Sans music is rich with the spirit of the Scandinavian landscape and that icy ECM Jazz Folk that Jan Garbarek has made his own. But there is an emotional edge, a warmth and an intensity that is unique to Sans. The melodies played by the Bass Clarinet of the Duduk can be listened to on their own and they individually hold your interest, like the other worldly music of Stephan Micus. Sanna Kurki-Suonio’s vocal on the traditional Finnish lyrics is a feast on its own. Rauta - Iron and The Recollection Of That Day - O Chiadain An Lo / Lusabatz Ararati Vra have the bubbling synth like pulse of the Zither that is pure Cronshaw at his most beautiful evoking flashes of sunlight or movement that are pure poetry.
I came to Jazz via the rich Saxophones of early UB40, Birmingham ska band The Beat and of course Dick Parry's appearances with Pink Floyd. By 1981 I was buying classic Jazz vinyl at car boot sales. A friend's dad played me Chris Barber Petite Fleur and that started a life long obsession. Saw Pat Metheny on 80s Whistle Test bought Off Ramp on ECM. Andy Sheppard was a student record library discovery. Saw him with John Martyn. Loved his 80s and 90s albums. Loved the experimental Provocateur label albums, but the ECM haunting production has made his albums for them a career high. ROMARIA is a haunting melancholic, but sometimes swinging and popping album. His sound, timbre and flowing style is stunning.
This is the sound of the Americana of the distant hills and bleached animal skulls of Georgia O'Keefe paintings. Desert music as grounded in a place as the sound of the wind whipping through a weather sculpted canyon or a distant wheeling bird of prey. At its core 3hattrio are acoustic good time porch bluegrass bleached and worn by the sun with some hypnotic 'Oh Brother Where Art Thou' vocal harmonies. But it is sprinkled with weirdness and a supersized side order of strange, the musical equivalent of staring into the sun.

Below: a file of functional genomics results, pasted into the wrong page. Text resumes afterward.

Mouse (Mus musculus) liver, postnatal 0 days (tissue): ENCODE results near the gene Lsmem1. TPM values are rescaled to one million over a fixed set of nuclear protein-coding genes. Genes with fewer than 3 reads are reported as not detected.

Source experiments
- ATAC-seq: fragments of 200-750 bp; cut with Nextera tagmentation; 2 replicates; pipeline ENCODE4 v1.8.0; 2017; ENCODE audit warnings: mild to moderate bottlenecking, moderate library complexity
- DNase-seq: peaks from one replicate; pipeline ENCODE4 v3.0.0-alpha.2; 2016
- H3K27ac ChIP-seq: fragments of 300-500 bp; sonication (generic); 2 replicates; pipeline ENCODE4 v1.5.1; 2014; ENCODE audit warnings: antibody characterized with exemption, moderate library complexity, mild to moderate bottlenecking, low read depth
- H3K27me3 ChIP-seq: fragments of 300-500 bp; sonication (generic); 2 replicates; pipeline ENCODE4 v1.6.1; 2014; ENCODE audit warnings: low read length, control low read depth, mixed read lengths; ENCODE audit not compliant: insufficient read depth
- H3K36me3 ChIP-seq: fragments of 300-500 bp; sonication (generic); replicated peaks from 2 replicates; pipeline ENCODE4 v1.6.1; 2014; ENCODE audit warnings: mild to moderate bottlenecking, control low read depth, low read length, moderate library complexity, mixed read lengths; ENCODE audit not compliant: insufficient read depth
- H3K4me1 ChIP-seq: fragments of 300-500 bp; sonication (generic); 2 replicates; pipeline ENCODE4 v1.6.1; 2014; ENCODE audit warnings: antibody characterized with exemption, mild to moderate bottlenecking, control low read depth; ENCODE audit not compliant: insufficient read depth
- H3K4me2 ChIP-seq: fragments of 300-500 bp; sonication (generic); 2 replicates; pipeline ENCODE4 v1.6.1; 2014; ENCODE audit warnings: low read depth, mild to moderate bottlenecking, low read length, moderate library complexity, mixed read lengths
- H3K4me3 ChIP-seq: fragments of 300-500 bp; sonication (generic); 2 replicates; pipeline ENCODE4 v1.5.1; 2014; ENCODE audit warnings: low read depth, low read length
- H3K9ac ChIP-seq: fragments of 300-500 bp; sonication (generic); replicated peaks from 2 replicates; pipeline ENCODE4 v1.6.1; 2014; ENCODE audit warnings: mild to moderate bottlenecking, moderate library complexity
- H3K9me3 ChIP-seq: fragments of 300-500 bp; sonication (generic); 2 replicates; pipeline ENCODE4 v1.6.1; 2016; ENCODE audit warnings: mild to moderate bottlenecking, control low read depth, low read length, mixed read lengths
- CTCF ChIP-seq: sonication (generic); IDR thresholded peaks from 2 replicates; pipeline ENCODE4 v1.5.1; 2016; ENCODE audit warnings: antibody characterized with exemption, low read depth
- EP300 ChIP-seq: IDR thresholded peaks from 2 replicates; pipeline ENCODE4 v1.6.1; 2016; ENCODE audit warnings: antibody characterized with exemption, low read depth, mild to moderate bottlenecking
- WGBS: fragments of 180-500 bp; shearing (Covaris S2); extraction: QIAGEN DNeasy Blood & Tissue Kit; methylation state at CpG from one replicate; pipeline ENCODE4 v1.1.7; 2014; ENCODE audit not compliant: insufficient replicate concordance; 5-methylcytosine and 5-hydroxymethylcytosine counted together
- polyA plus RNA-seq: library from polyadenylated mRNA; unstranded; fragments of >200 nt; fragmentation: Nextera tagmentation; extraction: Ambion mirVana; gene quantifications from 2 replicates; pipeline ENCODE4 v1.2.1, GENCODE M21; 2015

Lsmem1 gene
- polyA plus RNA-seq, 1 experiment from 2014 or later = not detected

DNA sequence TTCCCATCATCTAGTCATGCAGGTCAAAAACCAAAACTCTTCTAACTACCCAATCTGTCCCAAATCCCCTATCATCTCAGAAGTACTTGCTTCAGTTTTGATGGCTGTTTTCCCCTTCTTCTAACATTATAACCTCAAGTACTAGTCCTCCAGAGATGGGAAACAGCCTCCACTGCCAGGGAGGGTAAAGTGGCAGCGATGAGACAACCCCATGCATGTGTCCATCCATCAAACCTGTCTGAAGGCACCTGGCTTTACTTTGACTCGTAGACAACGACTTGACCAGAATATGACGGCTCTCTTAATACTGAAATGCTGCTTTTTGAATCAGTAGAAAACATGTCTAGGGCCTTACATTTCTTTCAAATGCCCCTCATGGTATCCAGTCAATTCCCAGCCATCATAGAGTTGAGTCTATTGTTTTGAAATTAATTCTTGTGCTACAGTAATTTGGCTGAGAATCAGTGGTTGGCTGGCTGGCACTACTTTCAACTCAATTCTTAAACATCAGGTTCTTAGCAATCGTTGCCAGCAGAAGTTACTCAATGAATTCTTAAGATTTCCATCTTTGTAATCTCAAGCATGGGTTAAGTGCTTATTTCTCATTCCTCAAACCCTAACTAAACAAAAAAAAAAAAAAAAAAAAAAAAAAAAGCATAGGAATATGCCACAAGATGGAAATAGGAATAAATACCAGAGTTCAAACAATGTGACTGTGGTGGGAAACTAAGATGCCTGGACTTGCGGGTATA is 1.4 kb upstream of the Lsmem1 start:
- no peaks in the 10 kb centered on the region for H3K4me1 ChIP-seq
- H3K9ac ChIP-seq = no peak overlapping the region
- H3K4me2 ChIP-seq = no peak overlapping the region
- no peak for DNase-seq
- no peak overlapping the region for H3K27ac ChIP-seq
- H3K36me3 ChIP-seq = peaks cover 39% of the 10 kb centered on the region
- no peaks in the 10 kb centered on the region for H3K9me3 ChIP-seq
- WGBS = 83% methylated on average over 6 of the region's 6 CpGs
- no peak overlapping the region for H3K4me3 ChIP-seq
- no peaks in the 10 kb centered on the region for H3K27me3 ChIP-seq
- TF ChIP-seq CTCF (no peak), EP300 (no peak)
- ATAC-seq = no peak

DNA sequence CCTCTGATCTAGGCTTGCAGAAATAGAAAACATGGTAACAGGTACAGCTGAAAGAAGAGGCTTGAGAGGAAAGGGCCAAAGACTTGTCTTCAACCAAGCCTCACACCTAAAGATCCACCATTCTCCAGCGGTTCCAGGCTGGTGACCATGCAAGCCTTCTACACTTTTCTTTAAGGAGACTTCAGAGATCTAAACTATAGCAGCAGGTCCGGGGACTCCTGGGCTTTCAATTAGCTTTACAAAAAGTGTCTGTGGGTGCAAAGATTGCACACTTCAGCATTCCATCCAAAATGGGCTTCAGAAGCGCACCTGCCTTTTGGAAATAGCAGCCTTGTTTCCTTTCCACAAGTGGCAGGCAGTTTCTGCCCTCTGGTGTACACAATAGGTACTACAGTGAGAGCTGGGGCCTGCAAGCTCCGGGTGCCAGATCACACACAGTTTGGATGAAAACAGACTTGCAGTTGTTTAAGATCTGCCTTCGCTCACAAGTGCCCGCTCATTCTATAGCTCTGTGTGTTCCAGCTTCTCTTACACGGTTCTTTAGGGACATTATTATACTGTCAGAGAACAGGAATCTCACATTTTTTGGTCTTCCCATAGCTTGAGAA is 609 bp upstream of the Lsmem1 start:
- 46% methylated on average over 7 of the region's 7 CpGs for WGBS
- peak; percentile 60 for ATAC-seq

French singer and guitarist Raoul Vignal creates a music that shimmers and rests lightly on your ears, without ever being throwaway or lightweight. Pepas Eyes features his perfect Nick Drake like acoustic guitar and a very intimate, hypnotic vocal. In a development from his previous album there are wafts of atmospheric wind and brass instruments rising and falling around him. Think languid Cool Jazz or Modern Jazz Quartet. No Faith continues the ethereal Folk Jazz, with another beautiful melody and vocal on a song that has a John Martyn Solid Air or Van Morrison Astral Weeks feel. The tracks have a stripped back economical beauty and grace, like watching the weather or a slowed down dancer. Tom Chargnard's Saxophone is just a perfect piece of phrasing, languid and minimal. Contemporary musicians like Ryley Walker and Raoul Vignal make a thoughtful moody Electro acoustic music that Janus like looks back to the more freewheeling looser 60s and 70s sounds of John Martyn, Tim Buckley, Davy Graham and Michael Chapman while sounding bright lively and contemporary. More power to them I say, this is gently powerful music that should be on everyone's radar. Vignal with his quartet of sympathetic players summon up a quiet storm. Check out too The Silver Veil, Raoul's previous album and a more intimate stroll through his musical musings, you won't be disappointed.
Jesse Matas - Tamarock
Sam Reider - Too Hot To Sleep
Northern Flyway - Northern Flyway